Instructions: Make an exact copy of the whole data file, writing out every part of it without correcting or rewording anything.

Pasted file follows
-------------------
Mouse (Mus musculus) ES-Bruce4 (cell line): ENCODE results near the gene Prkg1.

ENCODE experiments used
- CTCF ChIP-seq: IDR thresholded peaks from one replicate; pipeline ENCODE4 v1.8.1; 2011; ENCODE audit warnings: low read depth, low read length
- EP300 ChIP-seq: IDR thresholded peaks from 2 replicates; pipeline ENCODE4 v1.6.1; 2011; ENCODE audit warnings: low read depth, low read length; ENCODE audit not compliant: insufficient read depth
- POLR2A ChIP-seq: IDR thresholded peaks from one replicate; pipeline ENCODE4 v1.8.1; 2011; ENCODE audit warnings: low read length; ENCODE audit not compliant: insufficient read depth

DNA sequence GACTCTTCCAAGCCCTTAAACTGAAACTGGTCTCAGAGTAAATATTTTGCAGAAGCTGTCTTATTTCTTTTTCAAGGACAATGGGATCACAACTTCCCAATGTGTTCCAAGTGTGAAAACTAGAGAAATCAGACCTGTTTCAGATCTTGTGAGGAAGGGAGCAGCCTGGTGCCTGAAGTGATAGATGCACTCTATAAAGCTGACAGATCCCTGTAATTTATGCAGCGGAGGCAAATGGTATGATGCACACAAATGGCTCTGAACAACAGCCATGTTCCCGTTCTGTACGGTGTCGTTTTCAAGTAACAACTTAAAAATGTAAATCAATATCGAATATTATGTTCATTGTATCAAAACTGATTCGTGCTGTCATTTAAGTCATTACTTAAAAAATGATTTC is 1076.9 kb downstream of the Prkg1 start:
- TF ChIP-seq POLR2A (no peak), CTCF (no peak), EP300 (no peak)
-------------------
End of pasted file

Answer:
Mouse (Mus musculus) ES-Bruce4 (cell line): ENCODE results near the gene Prkg1.

ENCODE experiments used
- CTCF ChIP-seq: IDR thresholded peaks from one replicate; pipeline ENCODE4 v1.8.1; 2011; ENCODE audit warnings: low read depth, low read length
- EP300 ChIP-seq: IDR thresholded peaks from 2 replicates; pipeline ENCODE4 v1.6.1; 2011; ENCODE audit warnings: low read depth, low read length; ENCODE audit not compliant: insufficient read depth
- POLR2A ChIP-seq: IDR thresholded peaks from one replicate; pipeline ENCODE4 v1.8.1; 2011; ENCODE audit warnings: low read length; ENCODE audit not compliant: insufficient read depth

DNA sequence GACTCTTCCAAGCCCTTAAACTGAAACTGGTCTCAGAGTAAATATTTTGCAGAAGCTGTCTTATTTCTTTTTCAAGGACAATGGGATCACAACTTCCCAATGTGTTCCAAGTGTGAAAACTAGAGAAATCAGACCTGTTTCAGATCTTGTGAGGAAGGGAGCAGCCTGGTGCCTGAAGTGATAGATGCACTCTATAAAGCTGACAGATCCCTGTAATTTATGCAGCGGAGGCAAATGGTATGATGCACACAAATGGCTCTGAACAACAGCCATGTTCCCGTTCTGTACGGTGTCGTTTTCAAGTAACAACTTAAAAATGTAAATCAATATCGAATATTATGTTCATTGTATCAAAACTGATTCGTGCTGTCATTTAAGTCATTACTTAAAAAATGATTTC is 1076.9 kb downstream of the Prkg1 start:
- TF ChIP-seq POLR2A (no peak), CTCF (no peak), EP300 (no peak)